6. The isolated polynucleotide of claim 1, which further comprises a polynucleotide that encodes a VH constant domain selected from the group consisting of:
(a) an IgM constant domain;
(b) an IgG constant domain; and
(c) an IgA constant domain.
7. The isolated polynucleotide of claim 6 wherein the VH constant domain is a human VH constant domain.
8. The isolated polynucleotide of claim 7 wherein the human VH constant domain is selected from the group consisting of an IgG1 constant domain, an IgG2 constant domain, an IgG3 constant domain and an IgG4 constant domain.
9. The isolated polynucleotide of claim 2, which further comprises a polynucleotide that encodes a VL constant domain selected from the group consisting of:
(a) a kappa constant domain; and
(b) a lambda constant domain.
10. The isolated polynucleotide of claim 9 wherein the VL constant domain is a human VL constant domain.
11. The isolated polynucleotide of claim 1, wherein the VEGF-2 polypeptide is selected from the group consisting of:
(a) a VEGF-2 polypeptide comprising amino acids 1-419 of SEQ ID NO:18;
(b) a VEGF-2 polypeptide comprising amino acids 32-419 of SEQ ID NO: 18;
(c) a VEGF-2 polypeptide comprising amino acids 103-227 of SEQ ID NO: 18;
(d) a VEGF-2 polypeptide comprising amino acids 112-227 of SEQ ID NO: 18;
(e) a dimeric VEGF-2 polypeptide consisting of two polypeptides that each consist of amino acids 103-227 of SEQ ID NO: 18;
(f) a dimeric VEGF-2 polypeptide consisting of two polypeptides that each consist of amino acids 112-227 of SEQ ID NO:18;
(g) the amino acid sequence of the secreted form of the VEGF-2 polypeptide of SEQ ID NO:18; and
(h) the amino acid sequence of the secreted VEGF-2 polypeptide encoded by the cDNA contained in ATCC Deposit No. 97149.
12. The isolated polynucleotide of claim 1, which encodes an antibody that specifically binds to VEGF-2 in a Western blot or in an ELISA.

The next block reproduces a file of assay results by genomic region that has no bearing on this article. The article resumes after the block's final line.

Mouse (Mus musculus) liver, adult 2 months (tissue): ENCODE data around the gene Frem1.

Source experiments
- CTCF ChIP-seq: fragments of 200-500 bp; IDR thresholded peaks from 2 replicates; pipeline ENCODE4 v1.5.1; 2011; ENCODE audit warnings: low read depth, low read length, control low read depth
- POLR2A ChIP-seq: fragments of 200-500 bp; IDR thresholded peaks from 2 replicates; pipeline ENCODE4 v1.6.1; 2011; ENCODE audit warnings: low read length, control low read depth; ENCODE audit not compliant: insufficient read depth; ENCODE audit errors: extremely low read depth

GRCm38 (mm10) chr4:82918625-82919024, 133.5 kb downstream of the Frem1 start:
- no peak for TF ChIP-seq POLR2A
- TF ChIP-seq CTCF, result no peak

13. The isolated polynucleotide of claim 1, which encodes an antibody selected from the group consisting of:
(a) a Fab fragment;
(b) a Fab′ fragment;
(c) an F(ab′) 2;
(d) an Fv;
(e) a single chain Fv;
(f) a disulfide linked Fv;
(g) a monoclonal antibody;
(h) a human antibody; and
(i) a humanized antibody.
14. The isolated polynucleotide of claim 1, wherein the antibody has a dissociation constant (KD) of 10−9 M or less.
15. The isolated polynucleotide of claim 1, wherein the antibody has an off-rate selected from the group consisting of:
(a) an off-rate of 10−3/sec or less; and
(b) an off-rate of 10−4/sec or less.
16. The isolated polynucleotide of claim 1, wherein the polynucleotide encodes an antibody fused to a heterologous polypeptide.
17. The isolated polynucleotide of claim 16, wherein the heterologous polypeptide is human serum albumin.
18. The isolated polynucleotide of claim 1, wherein the polynucleotide encodes an antibody that is an antagonist of VEGF-2.
19. The isolated polynucleotide of claim 18, wherein polynucleotide encodes an antibody having an activity selected from the group consisting of:
(a) neutralization of VEGF-2;
(b) inhibition of VEGF-2 binding to flk-1;
(c) inhibition of VEGF-2 binding to flt-4;
(d) inhibition of VEGF-2 induced phosphorylation of Elk-1;
(e) inhibition VEGF-2 induced proliferation of vascular endothelial cells;
(f) inhibition VEGF-2 induced proliferation of lymphatic endothelial cells; and
(g) inhibition of angiogenesis.
20. The isolated polynucleotide of claim 1, wherein the polynucleotide encodes an antibody that is an agonist of VEGF-2.
21. The isolated polynucleotide of claim 1, wherein the polynucleotide encodes an antibody having an activity selected from the group consisting of:
(a) inhibition of tumor growth; and
(b) inhibition tumor metastasis.
22. The isolated polynucleotide of claim 2, wherein the VEGF-2 polypeptide is selected from the group consisting of:
(a) a VEGF-2 polypeptide comprising amino acids 1-419 of SEQ ID NO: 18;
(b) a VEGF-2 polypeptide comprising amino acids 32-419 of SEQ ID NO: 18;
(c) a VEGF-2 polypeptide comprising amino acids 103-227 of SEQ ID NO: 18;
(d) a VEGF-2 polypeptide comprising amino acids 112-227 of SEQ ID NO: 18;
(e) a dimeric VEGF-2 polypeptide consisting of two polypeptides that each consist of amino acids 103-227 of SEQ ID NO: 18;
(f) a dimeric VEGF-2 polypeptide consisting of two polypeptides that each consist of amino acids 112-227 of SEQ ID NO: 18;
(g) the amino acid sequence of the secreted form of the VEGF-2 polypeptide of SEQ ID NO:18; and
(h) the amino acid sequence of the secreted VEGF-2 polypeptide encoded by the cDNA contained in ATCC Deposit No. 97149.
23. The isolated polynucleotide of claim 2, which encodes an antibody that specifically binds to VEGF-2 in a Western blot or in an ELISA.